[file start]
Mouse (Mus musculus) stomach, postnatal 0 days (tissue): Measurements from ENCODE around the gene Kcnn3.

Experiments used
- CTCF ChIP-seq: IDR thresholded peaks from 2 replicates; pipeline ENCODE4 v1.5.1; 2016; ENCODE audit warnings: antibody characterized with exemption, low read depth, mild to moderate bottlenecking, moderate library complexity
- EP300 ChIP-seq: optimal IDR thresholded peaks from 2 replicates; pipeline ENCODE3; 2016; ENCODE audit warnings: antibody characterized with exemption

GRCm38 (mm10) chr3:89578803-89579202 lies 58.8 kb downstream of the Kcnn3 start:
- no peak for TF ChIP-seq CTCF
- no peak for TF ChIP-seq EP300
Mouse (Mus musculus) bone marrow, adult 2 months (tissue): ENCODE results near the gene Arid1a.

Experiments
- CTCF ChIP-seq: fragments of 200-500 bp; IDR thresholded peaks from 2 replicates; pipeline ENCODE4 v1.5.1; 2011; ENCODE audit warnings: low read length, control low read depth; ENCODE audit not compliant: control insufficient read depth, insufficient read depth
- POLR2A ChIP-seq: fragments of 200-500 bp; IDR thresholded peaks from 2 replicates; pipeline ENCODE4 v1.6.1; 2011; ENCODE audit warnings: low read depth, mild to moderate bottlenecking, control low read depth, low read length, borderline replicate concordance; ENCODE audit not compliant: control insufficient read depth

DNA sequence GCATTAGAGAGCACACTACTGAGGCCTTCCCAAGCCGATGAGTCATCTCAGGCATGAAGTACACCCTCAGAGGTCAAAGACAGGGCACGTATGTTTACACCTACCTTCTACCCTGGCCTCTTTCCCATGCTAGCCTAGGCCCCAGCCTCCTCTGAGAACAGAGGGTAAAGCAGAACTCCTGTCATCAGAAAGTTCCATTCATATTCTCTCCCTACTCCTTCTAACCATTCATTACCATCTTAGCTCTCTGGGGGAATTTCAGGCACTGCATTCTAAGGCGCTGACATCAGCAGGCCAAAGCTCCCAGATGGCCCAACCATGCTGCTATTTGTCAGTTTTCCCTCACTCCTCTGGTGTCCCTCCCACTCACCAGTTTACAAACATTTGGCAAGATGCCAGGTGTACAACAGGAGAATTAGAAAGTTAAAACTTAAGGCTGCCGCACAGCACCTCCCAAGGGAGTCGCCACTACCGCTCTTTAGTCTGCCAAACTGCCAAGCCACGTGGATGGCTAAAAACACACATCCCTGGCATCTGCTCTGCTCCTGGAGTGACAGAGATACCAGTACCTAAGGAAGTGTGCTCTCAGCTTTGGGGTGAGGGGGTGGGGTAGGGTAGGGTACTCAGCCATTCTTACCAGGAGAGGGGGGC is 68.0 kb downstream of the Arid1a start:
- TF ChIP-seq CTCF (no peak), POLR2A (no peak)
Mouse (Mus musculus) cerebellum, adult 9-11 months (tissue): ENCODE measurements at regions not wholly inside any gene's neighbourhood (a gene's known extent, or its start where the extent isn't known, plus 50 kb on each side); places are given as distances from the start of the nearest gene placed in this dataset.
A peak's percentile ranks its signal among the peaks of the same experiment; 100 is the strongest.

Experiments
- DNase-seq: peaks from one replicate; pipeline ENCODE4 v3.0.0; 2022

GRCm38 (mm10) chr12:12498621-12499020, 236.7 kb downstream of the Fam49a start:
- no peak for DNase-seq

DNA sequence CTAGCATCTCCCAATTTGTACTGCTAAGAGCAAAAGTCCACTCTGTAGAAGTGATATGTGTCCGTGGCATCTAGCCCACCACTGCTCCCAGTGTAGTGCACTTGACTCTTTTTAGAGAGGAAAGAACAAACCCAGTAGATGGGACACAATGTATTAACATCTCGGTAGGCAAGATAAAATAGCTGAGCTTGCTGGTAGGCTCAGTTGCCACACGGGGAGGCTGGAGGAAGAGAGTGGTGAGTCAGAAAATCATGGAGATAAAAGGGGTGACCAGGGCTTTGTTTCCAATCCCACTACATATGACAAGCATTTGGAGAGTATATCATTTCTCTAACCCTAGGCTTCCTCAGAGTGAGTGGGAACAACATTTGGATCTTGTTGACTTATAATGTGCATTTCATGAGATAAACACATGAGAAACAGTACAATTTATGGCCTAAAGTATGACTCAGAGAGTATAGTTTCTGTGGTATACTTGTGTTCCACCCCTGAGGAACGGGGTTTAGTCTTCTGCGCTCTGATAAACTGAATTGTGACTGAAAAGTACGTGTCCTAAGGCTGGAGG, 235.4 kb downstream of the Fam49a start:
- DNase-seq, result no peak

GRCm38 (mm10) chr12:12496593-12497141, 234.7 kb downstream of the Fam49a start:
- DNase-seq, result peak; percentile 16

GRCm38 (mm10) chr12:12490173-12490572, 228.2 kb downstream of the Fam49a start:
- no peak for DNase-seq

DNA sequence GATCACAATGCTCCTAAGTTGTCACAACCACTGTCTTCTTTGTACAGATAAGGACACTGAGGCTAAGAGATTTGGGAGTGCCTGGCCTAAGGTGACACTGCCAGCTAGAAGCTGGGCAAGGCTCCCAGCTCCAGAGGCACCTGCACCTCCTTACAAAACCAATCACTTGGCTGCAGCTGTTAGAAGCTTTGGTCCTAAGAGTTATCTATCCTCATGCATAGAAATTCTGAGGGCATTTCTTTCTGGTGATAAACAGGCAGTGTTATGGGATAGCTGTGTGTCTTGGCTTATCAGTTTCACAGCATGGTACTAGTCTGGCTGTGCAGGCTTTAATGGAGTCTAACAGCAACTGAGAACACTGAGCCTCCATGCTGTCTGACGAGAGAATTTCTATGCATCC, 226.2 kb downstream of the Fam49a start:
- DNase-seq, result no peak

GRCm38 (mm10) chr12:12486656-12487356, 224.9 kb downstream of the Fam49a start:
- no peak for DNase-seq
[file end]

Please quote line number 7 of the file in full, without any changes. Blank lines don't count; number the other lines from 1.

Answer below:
- no peak for TF ChIP-seq EP300